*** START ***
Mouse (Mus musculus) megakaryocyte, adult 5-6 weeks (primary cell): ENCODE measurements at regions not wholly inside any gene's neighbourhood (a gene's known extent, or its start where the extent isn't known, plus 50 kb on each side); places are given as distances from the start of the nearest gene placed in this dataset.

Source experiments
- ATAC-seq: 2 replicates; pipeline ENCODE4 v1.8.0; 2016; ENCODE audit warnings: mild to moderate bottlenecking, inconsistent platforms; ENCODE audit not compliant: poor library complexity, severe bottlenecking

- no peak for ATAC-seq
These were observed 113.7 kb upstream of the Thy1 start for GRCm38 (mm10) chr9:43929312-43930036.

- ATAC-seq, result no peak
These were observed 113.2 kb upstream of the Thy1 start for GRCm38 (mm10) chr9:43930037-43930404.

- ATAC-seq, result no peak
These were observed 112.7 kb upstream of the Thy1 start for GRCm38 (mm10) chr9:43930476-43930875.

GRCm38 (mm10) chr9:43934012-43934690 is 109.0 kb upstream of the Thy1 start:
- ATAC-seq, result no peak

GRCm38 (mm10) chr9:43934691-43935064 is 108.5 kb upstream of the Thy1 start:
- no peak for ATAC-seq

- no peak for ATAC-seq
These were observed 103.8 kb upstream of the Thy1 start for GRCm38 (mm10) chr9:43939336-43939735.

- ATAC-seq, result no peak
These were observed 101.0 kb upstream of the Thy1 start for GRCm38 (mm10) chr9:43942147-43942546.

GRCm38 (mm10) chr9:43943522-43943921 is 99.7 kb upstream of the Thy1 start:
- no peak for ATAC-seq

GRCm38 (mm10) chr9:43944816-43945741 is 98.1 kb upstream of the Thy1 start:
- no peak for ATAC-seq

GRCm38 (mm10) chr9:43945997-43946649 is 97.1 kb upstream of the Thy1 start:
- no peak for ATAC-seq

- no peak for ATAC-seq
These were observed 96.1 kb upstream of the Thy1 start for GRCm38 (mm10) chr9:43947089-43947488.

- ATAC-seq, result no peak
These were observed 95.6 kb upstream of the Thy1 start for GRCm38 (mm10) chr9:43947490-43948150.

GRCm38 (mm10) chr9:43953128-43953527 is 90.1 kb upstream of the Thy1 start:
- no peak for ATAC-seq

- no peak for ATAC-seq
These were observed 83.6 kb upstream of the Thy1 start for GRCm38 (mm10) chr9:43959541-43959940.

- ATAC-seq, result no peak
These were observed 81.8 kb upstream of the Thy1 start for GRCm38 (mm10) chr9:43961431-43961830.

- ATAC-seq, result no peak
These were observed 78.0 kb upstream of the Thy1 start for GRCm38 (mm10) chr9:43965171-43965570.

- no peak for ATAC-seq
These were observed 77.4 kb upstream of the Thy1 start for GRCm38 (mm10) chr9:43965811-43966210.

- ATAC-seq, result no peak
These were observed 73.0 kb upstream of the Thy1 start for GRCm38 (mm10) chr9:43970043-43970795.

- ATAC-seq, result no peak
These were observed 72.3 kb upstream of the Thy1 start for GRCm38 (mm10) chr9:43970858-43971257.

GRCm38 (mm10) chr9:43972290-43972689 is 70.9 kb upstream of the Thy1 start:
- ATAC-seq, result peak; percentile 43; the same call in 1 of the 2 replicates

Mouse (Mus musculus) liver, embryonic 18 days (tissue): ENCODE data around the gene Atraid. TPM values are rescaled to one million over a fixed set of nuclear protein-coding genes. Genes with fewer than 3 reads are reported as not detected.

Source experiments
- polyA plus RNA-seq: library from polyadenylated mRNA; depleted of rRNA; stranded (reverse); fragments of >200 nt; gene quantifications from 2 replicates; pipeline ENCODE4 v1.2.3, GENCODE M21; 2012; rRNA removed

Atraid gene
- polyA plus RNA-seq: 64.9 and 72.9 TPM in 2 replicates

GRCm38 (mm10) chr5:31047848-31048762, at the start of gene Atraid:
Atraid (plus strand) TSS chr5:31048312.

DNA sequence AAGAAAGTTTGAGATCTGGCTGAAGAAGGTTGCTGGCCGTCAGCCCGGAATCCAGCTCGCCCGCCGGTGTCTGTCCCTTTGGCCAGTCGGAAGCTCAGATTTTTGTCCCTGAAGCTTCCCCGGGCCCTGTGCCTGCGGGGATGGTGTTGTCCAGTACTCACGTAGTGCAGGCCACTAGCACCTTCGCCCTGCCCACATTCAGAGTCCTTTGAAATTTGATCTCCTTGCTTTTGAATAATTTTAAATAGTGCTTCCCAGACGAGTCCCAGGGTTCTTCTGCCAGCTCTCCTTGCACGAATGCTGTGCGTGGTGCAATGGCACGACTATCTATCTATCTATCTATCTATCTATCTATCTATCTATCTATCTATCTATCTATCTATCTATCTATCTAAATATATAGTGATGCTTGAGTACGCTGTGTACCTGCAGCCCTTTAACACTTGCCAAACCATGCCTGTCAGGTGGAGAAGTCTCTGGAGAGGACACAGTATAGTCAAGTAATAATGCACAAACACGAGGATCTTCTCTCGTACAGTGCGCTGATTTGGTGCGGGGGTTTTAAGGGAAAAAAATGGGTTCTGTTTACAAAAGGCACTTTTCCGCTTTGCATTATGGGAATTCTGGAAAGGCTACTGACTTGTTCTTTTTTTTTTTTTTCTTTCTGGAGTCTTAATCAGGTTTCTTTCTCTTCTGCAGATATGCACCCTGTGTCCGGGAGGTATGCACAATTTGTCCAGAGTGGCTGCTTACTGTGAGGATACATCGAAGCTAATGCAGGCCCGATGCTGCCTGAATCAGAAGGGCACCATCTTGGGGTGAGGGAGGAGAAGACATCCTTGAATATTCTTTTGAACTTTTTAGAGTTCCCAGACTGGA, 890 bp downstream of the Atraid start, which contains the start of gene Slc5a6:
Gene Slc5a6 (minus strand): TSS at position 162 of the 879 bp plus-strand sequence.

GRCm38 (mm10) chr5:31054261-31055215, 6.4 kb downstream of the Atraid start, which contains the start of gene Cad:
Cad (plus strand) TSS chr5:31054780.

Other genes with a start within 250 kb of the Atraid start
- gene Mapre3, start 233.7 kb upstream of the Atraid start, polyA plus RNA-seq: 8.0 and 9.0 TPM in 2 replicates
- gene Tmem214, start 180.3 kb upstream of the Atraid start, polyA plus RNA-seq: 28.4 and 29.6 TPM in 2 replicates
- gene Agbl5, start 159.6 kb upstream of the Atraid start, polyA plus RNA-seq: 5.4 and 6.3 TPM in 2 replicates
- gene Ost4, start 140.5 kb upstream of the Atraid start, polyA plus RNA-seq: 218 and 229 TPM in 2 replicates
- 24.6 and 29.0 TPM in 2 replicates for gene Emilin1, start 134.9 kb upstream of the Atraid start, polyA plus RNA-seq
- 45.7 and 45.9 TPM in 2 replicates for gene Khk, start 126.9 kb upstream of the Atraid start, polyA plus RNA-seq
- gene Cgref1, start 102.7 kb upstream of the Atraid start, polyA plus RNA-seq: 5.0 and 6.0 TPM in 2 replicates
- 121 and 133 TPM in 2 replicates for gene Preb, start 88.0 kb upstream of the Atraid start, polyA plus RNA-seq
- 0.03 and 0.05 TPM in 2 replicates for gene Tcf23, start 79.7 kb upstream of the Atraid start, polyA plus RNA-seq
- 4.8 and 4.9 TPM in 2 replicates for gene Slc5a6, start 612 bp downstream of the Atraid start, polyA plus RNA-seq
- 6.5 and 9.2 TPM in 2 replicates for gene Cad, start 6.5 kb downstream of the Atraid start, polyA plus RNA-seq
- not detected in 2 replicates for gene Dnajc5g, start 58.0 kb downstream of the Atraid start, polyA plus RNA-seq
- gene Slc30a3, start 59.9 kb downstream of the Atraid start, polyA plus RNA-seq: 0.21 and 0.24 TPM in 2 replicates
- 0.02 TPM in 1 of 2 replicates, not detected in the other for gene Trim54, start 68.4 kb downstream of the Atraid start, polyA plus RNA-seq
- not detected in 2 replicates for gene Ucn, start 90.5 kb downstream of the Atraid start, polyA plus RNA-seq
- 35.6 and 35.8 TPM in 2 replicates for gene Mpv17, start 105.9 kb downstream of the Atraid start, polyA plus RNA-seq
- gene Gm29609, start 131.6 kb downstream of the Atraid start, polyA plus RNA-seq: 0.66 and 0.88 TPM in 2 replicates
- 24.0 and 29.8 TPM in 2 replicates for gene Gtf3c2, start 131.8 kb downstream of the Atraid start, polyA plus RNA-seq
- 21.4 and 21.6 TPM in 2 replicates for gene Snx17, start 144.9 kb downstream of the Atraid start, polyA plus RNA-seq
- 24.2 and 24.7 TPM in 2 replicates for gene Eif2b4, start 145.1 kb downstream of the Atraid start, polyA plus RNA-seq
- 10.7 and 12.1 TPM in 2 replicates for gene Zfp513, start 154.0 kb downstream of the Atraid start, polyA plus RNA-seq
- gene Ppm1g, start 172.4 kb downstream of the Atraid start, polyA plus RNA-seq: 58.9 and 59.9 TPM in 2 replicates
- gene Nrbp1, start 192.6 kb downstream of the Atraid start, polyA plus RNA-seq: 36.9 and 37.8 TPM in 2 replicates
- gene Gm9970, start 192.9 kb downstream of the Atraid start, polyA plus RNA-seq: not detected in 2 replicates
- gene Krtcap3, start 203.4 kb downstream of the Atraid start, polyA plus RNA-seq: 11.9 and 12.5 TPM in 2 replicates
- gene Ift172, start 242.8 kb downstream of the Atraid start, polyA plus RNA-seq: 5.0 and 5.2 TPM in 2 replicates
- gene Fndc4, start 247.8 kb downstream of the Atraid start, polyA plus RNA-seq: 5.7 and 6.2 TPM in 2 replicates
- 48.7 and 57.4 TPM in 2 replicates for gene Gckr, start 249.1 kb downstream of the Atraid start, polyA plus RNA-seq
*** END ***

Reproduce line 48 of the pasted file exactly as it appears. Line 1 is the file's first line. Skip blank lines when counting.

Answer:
- polyA plus RNA-seq: 64.9 and 72.9 TPM in 2 replicates